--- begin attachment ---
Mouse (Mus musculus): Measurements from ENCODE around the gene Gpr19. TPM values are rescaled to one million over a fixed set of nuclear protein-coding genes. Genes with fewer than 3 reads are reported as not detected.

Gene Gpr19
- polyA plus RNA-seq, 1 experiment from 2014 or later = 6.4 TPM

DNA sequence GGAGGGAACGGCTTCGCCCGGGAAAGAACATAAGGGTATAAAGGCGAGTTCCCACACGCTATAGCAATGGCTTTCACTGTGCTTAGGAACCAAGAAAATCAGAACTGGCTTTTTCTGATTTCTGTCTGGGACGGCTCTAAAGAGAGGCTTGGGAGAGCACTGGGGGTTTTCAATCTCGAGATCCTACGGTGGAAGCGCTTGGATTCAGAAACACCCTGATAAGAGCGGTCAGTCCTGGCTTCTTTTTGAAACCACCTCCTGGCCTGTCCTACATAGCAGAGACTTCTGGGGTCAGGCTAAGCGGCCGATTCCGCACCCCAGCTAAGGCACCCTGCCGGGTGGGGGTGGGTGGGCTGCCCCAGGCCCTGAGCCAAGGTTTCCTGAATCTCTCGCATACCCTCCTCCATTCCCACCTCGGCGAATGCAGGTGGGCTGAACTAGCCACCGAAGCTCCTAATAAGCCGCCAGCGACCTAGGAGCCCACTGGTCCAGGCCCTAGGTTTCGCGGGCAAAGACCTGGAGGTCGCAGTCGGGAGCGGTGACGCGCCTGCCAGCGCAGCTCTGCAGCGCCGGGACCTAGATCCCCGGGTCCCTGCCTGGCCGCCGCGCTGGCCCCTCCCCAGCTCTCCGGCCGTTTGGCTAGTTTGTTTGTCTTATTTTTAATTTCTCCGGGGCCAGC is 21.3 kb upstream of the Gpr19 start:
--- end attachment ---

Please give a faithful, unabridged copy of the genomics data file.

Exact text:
Mouse (Mus musculus): Measurements from ENCODE around the gene Gpr19. TPM values are rescaled to one million over a fixed set of nuclear protein-coding genes. Genes with fewer than 3 reads are reported as not detected.

Gene Gpr19
- polyA plus RNA-seq, 1 experiment from 2014 or later = 6.4 TPM

DNA sequence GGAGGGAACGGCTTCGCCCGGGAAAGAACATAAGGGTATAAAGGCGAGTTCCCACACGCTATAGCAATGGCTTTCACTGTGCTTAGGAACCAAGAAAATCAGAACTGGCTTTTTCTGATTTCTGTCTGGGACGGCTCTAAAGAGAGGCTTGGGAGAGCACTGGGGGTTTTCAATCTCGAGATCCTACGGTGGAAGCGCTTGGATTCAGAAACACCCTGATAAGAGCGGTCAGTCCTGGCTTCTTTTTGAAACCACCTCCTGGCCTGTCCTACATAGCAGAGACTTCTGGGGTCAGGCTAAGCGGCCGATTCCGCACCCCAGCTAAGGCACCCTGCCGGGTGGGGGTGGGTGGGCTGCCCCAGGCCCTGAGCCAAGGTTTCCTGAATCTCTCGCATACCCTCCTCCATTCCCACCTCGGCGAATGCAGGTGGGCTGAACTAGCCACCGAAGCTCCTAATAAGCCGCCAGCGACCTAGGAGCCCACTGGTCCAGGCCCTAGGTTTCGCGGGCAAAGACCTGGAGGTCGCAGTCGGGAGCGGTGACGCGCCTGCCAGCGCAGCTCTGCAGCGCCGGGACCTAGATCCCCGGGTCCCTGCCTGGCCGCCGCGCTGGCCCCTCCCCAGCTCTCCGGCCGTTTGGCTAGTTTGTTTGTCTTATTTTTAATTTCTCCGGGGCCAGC is 21.3 kb upstream of the Gpr19 start: